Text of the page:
For anyone tackling philosophical logic and critical thinking for the first time, Critical Thinking: An Introduction to Reasoning Well provides a practical guide to the skills required to think critically. From the basics of good reasoning to the difference between claims, evidence and arguments, Robert Arp and Jamie Carlin Watson cover the topics found in an introductory course.
Now revised and fully updated, this Second Edition features a glossary, chapter summaries, more student-friendly exercises, study questions, diagrams, and suggestions for further reading. Topics include:
the structure, formation, analysis and recognition of arguments
deductive validity and soundness
inductive strength and cogency
inference to the best explanation
tools for argument assessment
informal and formal fallacies
With real life examples, advice on graduate school entrance exams and an expanded companion website packed with additional exercises, an answer key and help with real life examples, this easy-to-follow introduction is a complete beginner's tool set to good reasoning, analyzing and arguing. Ideal for students in basic reasoning courses and students preparing for graduate school.
Game theory shows that in order to coordinate its actions, a group of people must form "common knowledge." Each person wants to participate only if others also participate. Members must have knowledge of each other, knowledge of that knowledge, knowledge of the knowledge of that knowledge, and so on. Michael Chwe applies this insight, with striking erudition, to analyze a range of rituals across history and cultures. He shows that public ceremonies are powerful not simply because they transmit meaning from a central source to each audience member but because they let audience members know what other members know. For instance, people watching the Super Bowl know that many others are seeing precisely what they see and that those people know in turn that many others are also watching. This creates common knowledge, and advertisers selling products that depend on consensus are willing to pay large sums to gain access to it. Remarkably, a great variety of rituals and ceremonies, such as formal inaugurations, work in much the same way.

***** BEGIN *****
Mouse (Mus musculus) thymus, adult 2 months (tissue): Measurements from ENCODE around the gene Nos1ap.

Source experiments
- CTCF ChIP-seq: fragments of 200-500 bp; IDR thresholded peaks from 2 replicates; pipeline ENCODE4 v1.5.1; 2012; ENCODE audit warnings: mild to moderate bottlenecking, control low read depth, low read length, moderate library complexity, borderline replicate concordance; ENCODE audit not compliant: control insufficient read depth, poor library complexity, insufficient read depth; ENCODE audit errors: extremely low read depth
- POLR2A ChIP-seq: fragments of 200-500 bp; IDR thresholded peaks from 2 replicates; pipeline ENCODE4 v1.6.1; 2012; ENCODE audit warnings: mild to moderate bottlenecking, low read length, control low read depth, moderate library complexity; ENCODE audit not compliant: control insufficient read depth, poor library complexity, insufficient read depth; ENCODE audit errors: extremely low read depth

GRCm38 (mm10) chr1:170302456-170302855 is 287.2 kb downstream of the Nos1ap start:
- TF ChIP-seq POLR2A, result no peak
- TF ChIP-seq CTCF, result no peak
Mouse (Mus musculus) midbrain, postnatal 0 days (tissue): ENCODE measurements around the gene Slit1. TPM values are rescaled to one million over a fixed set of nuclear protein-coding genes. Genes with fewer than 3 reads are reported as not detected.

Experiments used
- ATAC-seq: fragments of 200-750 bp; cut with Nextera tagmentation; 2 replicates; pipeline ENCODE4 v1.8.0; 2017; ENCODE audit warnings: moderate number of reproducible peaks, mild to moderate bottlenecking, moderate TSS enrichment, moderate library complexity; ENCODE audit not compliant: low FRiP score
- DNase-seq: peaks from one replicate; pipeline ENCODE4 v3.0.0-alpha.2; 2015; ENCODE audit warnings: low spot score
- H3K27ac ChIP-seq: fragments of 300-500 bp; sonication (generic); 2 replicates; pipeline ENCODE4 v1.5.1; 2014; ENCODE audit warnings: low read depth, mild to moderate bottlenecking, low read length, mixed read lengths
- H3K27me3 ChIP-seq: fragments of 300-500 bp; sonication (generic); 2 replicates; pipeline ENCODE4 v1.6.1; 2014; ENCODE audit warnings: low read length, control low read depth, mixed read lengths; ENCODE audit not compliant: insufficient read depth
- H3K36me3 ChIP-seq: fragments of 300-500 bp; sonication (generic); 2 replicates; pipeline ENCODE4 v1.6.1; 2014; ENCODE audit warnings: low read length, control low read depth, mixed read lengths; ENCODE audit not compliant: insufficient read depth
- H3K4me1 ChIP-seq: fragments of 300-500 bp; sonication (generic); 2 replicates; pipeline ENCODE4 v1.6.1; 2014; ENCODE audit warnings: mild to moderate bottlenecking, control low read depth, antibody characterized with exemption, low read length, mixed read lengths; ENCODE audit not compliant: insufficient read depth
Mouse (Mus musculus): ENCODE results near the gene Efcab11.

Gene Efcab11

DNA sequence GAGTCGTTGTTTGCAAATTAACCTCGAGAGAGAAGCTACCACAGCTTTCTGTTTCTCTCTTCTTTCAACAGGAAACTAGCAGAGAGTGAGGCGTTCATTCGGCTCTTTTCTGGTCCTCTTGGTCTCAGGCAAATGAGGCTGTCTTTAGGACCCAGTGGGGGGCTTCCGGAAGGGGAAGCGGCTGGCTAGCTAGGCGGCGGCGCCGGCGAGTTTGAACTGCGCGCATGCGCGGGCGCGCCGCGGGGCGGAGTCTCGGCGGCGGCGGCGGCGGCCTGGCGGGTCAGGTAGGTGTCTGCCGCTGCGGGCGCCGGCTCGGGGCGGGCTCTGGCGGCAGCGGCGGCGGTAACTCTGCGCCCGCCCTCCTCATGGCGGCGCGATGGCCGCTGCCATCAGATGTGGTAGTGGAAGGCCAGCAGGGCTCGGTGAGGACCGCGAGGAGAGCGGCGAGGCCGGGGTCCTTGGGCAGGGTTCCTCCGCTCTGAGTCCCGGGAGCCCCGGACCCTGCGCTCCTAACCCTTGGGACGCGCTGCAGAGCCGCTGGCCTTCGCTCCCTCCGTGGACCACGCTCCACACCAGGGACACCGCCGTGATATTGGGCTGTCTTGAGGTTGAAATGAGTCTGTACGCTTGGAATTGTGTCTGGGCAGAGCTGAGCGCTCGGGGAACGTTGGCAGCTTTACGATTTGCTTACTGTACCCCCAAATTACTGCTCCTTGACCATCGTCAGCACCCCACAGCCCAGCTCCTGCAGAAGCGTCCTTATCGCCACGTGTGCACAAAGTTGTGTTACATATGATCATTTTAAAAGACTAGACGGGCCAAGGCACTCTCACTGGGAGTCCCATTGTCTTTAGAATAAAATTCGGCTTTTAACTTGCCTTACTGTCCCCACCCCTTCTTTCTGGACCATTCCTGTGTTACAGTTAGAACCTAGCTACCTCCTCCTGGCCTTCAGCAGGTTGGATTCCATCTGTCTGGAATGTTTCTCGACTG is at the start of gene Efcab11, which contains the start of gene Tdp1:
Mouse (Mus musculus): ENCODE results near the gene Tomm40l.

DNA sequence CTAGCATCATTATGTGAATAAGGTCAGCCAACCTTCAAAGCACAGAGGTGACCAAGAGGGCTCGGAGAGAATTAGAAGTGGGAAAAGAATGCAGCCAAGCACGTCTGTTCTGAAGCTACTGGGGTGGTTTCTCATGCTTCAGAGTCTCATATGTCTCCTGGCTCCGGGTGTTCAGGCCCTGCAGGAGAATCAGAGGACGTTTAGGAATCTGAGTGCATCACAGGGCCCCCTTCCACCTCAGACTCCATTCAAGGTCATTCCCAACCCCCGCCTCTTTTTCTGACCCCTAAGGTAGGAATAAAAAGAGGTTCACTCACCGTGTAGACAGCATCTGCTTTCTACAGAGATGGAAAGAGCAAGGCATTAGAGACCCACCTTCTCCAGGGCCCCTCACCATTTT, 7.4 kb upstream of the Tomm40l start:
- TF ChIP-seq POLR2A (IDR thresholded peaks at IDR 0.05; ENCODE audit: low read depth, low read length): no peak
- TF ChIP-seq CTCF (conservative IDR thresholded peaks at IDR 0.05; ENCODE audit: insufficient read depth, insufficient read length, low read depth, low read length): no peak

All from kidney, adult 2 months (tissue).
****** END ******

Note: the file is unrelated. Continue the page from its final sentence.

By using a rational-choice argument to explain diverse cultural practices, Chwe argues for a close reciprocal relationship between the perspectives of rationality and culture. He illustrates how game theory can be applied to an unexpectedly broad spectrum of problems, while showing in an admirably clear way what game theory might hold for scholars in the social sciences and humanities who are not yet acquainted with it.
In a new afterword, Chwe delves into new applications of common knowledge, both in the real world and in experiments, and considers how generating common knowledge has become easier in the digital age.
Logic is synonymous with reason, judgment, sense, wisdom, and sanity. Being logical is the ability to create concise and reasoned arguments—arguments that build from given premises, using evidence, to a genuine conclusion. But mastering logical thinking also requires studying and understanding illogical thinking, both to sharpen one’s own skills and to protect against incoherent, or deliberately misleading, reasoning.
Elegant, pithy, and precise, Being Logical breaks logic down to its essentials through clear analysis, accessible examples, and focused insights. D. Q. McInerney covers the sources of illogical thinking, from naïve optimism to narrow-mindedness, before dissecting the various tactics—red herrings, diversions, and simplistic reasoning—the illogical use in place of effective reasoning.
An indispensable guide to using logic to advantage in everyday life, this is a concise, crisply readable book. Written explicitly for the layperson, McInerny’s Being Logical promises to take its place beside Strunk and White’s The Elements of Style as a classic of lucid, invaluable advice.